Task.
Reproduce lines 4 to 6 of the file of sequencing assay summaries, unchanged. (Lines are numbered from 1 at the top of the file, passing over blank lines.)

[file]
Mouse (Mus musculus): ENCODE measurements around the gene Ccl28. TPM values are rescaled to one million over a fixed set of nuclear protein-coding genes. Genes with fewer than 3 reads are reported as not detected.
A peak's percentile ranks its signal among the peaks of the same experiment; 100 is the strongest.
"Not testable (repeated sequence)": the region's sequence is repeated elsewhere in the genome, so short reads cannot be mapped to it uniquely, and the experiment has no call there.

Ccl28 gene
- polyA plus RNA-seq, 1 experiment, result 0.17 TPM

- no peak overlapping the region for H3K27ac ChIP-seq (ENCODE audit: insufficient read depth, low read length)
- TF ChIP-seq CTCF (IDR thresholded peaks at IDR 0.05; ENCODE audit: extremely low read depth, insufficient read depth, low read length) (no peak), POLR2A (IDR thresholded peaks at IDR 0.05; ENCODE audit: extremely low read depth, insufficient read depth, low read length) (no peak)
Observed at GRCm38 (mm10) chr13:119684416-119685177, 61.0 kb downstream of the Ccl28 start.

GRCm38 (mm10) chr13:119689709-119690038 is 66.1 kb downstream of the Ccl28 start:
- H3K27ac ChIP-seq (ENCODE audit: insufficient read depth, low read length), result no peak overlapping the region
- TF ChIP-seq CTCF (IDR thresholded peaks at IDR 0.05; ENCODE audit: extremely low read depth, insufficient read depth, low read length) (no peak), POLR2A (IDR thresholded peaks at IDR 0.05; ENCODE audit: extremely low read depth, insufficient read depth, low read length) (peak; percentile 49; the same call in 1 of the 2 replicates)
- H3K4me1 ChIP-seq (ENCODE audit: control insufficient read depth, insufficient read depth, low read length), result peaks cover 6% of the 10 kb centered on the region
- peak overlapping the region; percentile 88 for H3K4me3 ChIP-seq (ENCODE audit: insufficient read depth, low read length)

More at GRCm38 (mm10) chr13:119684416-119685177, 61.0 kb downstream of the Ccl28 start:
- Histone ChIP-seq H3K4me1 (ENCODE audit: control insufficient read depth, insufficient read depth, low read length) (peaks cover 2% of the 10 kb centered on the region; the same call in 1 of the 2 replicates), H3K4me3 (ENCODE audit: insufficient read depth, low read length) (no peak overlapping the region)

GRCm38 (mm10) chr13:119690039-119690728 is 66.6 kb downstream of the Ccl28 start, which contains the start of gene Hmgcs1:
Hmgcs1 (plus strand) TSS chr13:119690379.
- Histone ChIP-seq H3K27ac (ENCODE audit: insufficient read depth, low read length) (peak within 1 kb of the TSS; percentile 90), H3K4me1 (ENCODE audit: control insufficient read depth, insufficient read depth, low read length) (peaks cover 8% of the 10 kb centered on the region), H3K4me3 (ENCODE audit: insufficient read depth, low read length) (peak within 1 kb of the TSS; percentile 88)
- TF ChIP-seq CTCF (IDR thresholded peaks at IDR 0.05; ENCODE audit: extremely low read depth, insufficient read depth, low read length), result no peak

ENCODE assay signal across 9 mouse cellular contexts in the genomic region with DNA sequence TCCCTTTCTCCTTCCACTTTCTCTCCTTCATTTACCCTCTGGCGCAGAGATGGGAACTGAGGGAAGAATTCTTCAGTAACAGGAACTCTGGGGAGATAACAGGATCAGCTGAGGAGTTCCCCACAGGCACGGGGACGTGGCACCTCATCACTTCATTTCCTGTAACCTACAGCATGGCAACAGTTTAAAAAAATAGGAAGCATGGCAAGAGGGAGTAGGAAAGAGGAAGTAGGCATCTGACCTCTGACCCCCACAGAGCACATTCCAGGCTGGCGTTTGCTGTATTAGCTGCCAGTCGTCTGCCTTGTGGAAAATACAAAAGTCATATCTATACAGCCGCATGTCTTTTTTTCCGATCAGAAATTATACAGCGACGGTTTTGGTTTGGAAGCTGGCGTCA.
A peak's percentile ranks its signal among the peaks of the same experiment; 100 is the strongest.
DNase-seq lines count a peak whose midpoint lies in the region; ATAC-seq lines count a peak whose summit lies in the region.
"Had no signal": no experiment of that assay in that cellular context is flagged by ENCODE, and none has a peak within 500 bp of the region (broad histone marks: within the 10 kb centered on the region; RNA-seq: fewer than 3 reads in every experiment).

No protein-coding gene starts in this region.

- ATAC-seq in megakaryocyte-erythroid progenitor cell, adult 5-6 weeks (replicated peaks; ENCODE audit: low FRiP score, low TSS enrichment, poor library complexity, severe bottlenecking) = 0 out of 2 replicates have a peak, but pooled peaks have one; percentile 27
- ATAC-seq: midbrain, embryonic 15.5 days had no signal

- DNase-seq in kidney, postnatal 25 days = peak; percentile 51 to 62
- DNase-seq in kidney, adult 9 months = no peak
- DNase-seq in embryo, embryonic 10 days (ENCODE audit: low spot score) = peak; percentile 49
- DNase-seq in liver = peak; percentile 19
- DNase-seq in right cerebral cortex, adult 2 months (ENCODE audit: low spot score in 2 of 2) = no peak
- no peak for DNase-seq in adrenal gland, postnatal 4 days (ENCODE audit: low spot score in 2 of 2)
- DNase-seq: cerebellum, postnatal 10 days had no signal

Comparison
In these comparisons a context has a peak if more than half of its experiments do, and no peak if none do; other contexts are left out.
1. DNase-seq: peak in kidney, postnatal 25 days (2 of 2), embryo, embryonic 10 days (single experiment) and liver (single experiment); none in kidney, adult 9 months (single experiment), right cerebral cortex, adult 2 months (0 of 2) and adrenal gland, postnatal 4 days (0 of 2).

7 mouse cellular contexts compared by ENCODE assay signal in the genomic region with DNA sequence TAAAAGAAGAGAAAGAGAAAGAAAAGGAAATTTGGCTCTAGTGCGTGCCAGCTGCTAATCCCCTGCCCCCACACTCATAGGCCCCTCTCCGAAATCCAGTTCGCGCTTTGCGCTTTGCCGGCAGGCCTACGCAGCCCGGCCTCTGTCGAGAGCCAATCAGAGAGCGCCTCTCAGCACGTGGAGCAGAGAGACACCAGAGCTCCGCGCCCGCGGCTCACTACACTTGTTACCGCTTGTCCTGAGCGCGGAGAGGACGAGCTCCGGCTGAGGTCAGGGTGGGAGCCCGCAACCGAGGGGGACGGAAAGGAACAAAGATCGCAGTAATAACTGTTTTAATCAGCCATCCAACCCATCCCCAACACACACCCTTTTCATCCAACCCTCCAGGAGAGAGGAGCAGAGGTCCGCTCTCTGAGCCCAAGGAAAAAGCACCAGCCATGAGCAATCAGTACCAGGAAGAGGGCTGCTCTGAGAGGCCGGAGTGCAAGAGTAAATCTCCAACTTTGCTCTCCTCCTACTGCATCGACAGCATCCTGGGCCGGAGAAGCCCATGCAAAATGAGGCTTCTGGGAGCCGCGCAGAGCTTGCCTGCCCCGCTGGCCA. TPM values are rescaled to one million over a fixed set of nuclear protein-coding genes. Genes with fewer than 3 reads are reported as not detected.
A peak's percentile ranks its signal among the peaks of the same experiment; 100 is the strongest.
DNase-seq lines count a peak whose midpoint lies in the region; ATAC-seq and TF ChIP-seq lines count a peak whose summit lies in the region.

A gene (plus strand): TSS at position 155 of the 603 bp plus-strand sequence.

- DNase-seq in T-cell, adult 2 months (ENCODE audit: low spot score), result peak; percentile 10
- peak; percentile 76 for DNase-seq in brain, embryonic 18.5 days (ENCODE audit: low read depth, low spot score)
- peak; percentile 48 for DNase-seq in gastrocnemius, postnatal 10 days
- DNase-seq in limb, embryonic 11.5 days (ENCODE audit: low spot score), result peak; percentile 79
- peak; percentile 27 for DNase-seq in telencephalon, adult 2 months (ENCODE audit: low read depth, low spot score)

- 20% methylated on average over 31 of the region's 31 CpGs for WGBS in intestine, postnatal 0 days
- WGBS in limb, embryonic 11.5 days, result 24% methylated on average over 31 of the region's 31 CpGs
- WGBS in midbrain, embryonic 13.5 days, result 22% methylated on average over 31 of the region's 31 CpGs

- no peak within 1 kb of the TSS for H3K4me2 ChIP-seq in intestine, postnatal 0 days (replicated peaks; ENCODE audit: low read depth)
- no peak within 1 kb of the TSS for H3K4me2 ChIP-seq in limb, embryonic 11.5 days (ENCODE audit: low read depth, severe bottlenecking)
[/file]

Ccl28 gene
- polyA plus RNA-seq, 1 experiment, result 0.17 TPM

- no peak overlapping the region for H3K27ac ChIP-seq (ENCODE audit: insufficient read depth, low read length)